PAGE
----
Money Security Features

More Fun Facts About Money:
Federal Reserve Bank of San Francisco: Fun Money Facts

Copyright © 2007 The Digerati Life. All Rights Reserved.

{ 8 comments… read them below or add one }

Lazy Man and Money May 21, 2007 at 12:33 pm

I believe the government has closed the loophole of melting down money for their base metals – http://money.cnn.com/2006/12/14/news/melting/index.htm

Silicon Valley Blogger May 21, 2007 at 4:42 pm

I had assumed earlier that it would have been acceptable to melt coins if there is no intention of profiting from it. But given your article, it appears that ANY form of melting is illegal. Well that clears it up! Thanks for the tip!

Grant Boston May 22, 2007 at 2:53 pm

Many other countries have abandoned low value coins and notes. In New Zealand the coins are 10c, 20c, 50c, $1, $2 and the smallest note is $5.

From a personal view, this has greatly reduced the amount of valueless coins rattling around my pocket, bags and car. From a Government viewpoint, the costs of minting low value coins has decreased and the higher value dollar coins last much longer than the equivalent note again reducing costs. From a banks’s viewpoint they have reduced their costs of handling small coins and, as goods are still priced to the cent, increased the use of EFTPOS (and fee income) as people still want to pay the ‘exact’ price.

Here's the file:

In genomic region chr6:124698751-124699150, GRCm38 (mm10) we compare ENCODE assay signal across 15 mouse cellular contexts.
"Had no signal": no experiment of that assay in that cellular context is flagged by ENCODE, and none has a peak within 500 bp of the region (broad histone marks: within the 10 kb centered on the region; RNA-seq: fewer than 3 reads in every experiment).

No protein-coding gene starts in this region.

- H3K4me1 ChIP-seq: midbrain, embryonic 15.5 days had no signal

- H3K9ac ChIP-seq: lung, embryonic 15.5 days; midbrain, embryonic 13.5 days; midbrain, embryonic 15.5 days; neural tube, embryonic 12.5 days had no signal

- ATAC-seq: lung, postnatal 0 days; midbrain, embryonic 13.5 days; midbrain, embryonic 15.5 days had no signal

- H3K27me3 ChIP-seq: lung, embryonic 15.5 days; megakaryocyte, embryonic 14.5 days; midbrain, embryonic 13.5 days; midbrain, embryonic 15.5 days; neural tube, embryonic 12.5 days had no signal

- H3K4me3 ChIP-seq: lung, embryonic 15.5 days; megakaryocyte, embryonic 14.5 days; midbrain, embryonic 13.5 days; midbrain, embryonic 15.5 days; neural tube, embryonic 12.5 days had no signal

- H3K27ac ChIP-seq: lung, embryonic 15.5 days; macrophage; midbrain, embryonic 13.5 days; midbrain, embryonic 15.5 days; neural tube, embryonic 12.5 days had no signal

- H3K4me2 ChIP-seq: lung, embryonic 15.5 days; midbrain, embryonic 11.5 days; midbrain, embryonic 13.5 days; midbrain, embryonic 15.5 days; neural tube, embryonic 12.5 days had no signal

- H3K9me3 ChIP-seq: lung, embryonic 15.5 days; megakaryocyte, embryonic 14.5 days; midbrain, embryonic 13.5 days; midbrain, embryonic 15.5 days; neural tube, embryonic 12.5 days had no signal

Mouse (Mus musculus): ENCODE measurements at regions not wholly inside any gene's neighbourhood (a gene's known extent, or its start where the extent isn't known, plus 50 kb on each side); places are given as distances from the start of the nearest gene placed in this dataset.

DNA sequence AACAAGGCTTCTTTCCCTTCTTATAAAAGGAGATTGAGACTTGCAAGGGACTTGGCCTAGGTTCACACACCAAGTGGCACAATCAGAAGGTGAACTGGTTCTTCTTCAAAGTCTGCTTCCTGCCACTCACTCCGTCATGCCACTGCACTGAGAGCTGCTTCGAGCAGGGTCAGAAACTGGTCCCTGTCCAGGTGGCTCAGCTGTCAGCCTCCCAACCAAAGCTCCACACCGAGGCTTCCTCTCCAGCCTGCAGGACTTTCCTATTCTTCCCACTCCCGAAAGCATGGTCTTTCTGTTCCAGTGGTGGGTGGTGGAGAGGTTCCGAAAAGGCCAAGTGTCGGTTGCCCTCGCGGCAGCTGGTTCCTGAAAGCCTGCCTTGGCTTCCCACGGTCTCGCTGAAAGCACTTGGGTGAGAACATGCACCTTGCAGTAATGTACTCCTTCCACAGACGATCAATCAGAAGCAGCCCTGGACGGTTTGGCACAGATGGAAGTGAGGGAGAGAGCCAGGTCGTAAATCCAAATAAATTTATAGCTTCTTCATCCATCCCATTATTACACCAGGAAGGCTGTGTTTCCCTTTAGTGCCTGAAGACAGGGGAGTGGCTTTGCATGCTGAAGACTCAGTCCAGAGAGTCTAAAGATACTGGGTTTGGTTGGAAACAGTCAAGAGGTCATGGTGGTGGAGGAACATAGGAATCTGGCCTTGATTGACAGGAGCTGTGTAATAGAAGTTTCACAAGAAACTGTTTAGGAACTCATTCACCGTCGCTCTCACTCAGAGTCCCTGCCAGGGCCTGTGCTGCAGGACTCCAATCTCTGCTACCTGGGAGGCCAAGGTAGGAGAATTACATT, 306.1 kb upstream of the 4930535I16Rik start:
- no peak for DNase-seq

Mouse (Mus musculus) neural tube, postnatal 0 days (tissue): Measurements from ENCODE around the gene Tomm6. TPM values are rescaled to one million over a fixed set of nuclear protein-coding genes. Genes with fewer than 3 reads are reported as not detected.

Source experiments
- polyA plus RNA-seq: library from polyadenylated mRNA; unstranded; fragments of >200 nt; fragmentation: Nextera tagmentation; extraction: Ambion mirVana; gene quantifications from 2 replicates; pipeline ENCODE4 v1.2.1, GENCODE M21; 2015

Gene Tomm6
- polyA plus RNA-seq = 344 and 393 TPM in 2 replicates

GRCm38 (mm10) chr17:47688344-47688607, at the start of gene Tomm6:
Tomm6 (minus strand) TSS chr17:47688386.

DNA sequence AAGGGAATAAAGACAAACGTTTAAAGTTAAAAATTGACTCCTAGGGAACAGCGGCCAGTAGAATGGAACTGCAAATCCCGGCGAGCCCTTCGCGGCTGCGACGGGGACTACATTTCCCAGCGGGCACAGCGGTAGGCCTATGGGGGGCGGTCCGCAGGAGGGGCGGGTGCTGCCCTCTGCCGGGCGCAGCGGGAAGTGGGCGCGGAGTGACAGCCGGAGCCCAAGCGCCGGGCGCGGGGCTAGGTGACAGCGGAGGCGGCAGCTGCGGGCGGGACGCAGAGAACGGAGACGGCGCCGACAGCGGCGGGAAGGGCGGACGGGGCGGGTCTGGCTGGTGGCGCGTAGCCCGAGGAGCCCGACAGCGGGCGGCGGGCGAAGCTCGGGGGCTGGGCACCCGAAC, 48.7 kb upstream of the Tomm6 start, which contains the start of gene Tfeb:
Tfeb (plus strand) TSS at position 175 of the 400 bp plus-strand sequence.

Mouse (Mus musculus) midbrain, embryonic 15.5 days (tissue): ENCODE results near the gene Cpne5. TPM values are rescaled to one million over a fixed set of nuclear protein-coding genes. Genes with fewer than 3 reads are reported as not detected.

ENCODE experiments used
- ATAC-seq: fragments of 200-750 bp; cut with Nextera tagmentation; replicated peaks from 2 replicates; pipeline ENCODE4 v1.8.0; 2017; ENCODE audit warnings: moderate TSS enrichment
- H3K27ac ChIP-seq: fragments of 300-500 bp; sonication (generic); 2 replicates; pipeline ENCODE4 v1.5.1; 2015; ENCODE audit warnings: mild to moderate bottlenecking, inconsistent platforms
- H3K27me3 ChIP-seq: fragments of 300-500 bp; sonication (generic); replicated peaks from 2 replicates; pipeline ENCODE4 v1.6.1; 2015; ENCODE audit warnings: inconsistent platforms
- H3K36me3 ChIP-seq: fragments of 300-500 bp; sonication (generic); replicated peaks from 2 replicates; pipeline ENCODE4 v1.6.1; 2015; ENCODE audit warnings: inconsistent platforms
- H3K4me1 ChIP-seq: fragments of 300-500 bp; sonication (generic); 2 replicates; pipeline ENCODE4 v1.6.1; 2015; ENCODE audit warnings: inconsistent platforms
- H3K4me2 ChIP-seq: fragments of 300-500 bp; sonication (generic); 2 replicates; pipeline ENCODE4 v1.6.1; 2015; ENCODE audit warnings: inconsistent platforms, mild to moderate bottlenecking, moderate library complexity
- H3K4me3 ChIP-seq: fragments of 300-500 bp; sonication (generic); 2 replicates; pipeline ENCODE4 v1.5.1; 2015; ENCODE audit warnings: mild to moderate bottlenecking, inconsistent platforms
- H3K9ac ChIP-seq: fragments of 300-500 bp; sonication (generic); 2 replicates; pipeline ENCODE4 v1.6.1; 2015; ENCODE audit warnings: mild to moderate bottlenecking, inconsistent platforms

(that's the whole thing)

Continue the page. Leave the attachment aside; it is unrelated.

gabriel May 24, 2007 at 3:05 am

I saved my pennies last year to the tune of $312.34 of just pennies over $1200 in change total. Pennies have as much value as you give them. I pick up every one I see. So if you don’t want your pennies send them to me. Also don’t banks make or lose millions based on fractions of pennies.

anonymous May 24, 2007 at 8:34 am

You saved $312.34 in pennies last year? That’s nearly 100 every day. What are you doing that you wind up with 100 pennies every day?

Al June 12, 2007 at 10:40 am

i have a damaged $20 bill and no bank account.
the bank refused to exchange it because i did not have an account. the right side is intact.
the left:

EB8749789 _ _

Can they refuse to exchange it?
A store did not want to take it which is why
I went to a bank.

Phil September 17, 2008 at 7:00 pm

I would like to see an article comparing coin collecting vs. paper currency collecting. Pros and cons of each, etc. and also how they both compare to more traditional investment vehicles.

Dylan April 25, 2009 at 7:55 pm

Fun facts, I have to try that shredding money and stuffing my pillows! What dreams I will have 🙂

Leave a Comment